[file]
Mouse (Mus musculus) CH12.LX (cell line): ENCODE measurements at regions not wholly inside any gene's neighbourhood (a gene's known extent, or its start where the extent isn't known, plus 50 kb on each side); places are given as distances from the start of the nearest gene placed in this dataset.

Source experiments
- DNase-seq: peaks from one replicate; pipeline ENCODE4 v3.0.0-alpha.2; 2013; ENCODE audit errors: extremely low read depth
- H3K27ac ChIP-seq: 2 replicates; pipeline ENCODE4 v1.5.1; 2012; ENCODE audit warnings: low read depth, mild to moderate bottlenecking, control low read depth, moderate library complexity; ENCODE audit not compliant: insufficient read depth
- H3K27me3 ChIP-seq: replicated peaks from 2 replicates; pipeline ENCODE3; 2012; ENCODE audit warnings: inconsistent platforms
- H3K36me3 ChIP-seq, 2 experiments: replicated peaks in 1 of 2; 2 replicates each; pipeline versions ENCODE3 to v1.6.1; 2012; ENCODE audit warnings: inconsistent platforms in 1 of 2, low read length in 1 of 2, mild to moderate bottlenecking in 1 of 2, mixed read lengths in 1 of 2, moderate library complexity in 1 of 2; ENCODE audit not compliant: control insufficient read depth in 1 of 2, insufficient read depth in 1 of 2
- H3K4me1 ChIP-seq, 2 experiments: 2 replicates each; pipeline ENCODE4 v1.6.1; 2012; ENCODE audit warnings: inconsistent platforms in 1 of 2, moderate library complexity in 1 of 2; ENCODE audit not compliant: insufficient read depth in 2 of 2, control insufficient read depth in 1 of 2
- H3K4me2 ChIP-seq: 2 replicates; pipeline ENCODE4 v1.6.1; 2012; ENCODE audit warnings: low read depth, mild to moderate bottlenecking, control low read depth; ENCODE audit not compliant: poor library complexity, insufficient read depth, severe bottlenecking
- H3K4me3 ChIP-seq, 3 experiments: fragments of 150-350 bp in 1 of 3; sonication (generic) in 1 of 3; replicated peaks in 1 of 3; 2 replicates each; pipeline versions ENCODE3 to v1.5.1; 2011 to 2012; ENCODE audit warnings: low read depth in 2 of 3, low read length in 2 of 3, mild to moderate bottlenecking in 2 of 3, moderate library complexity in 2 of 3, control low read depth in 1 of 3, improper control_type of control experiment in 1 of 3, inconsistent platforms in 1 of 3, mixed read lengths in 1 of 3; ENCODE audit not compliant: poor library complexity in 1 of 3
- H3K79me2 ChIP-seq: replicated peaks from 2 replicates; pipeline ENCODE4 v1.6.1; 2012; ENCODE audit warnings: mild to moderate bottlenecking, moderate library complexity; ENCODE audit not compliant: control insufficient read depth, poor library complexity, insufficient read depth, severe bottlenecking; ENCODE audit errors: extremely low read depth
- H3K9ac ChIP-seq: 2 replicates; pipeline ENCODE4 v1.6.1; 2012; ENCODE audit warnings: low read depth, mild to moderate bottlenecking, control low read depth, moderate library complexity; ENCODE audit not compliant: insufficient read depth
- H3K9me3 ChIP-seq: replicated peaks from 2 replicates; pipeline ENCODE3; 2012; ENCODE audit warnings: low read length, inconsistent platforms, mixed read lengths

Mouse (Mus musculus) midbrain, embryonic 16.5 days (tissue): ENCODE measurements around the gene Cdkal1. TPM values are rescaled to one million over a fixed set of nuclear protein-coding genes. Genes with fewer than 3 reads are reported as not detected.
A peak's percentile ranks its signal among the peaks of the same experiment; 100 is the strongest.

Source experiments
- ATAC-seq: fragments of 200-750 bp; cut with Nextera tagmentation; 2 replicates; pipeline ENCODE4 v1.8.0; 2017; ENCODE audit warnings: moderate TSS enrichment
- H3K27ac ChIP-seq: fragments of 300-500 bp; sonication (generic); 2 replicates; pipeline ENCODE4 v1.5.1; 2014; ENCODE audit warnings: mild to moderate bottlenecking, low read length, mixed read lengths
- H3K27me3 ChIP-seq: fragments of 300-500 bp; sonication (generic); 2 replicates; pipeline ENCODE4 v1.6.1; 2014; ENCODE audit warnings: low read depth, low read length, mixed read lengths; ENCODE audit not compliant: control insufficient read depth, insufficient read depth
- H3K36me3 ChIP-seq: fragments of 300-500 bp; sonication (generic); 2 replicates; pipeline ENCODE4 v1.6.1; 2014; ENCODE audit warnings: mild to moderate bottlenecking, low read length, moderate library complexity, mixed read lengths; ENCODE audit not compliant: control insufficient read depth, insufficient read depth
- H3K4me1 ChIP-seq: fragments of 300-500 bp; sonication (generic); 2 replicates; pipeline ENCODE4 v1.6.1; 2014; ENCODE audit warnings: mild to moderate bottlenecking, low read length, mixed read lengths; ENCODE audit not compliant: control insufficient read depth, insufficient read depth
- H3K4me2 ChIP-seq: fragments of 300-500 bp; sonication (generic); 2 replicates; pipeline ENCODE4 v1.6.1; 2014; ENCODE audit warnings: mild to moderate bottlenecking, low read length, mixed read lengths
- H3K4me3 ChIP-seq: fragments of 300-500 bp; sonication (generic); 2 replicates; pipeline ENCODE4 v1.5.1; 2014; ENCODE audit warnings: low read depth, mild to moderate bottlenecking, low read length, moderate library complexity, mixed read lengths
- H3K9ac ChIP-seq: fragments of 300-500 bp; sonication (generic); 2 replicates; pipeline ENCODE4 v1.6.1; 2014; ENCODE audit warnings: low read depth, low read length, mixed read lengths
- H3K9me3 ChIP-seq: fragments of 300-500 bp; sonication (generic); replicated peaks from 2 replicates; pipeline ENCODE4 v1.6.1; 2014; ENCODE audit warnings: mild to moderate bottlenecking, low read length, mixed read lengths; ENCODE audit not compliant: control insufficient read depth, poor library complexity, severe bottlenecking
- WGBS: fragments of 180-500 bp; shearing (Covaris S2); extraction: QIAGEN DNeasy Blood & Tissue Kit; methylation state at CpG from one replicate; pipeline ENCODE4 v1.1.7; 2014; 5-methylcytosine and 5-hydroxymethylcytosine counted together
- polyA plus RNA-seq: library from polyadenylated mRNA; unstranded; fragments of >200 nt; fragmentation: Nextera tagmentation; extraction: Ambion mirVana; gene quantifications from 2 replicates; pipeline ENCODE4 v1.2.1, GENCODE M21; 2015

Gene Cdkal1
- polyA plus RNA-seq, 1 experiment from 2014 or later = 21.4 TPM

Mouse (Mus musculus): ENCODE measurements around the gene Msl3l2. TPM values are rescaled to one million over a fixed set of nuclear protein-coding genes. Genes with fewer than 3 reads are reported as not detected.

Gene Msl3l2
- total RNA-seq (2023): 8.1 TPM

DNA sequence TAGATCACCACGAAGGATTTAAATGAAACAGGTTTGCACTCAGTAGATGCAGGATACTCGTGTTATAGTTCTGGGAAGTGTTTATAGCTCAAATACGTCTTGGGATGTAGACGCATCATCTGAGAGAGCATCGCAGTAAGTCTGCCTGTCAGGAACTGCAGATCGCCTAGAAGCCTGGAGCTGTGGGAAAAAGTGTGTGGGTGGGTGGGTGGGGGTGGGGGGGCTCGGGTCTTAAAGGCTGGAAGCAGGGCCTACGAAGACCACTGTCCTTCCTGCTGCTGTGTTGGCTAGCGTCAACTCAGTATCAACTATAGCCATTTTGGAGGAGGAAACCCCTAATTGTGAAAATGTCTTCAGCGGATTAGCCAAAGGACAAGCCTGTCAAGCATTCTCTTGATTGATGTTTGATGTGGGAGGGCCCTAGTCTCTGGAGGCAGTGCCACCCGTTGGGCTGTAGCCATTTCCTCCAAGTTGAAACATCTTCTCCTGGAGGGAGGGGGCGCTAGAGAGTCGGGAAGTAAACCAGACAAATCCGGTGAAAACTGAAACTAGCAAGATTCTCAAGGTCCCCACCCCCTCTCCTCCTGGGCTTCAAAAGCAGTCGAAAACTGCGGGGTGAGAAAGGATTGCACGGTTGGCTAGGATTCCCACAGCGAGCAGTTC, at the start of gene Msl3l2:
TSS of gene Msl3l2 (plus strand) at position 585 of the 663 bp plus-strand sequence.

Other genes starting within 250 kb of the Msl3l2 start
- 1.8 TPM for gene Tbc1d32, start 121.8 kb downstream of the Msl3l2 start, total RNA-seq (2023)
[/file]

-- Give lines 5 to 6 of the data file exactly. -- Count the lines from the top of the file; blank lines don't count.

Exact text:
- H3K27me3 ChIP-seq: replicated peaks from 2 replicates; pipeline ENCODE3; 2012; ENCODE audit warnings: inconsistent platforms
- H3K36me3 ChIP-seq, 2 experiments: replicated peaks in 1 of 2; 2 replicates each; pipeline versions ENCODE3 to v1.6.1; 2012; ENCODE audit warnings: inconsistent platforms in 1 of 2, low read length in 1 of 2, mild to moderate bottlenecking in 1 of 2, mixed read lengths in 1 of 2, moderate library complexity in 1 of 2; ENCODE audit not compliant: control insufficient read depth in 1 of 2, insufficient read depth in 1 of 2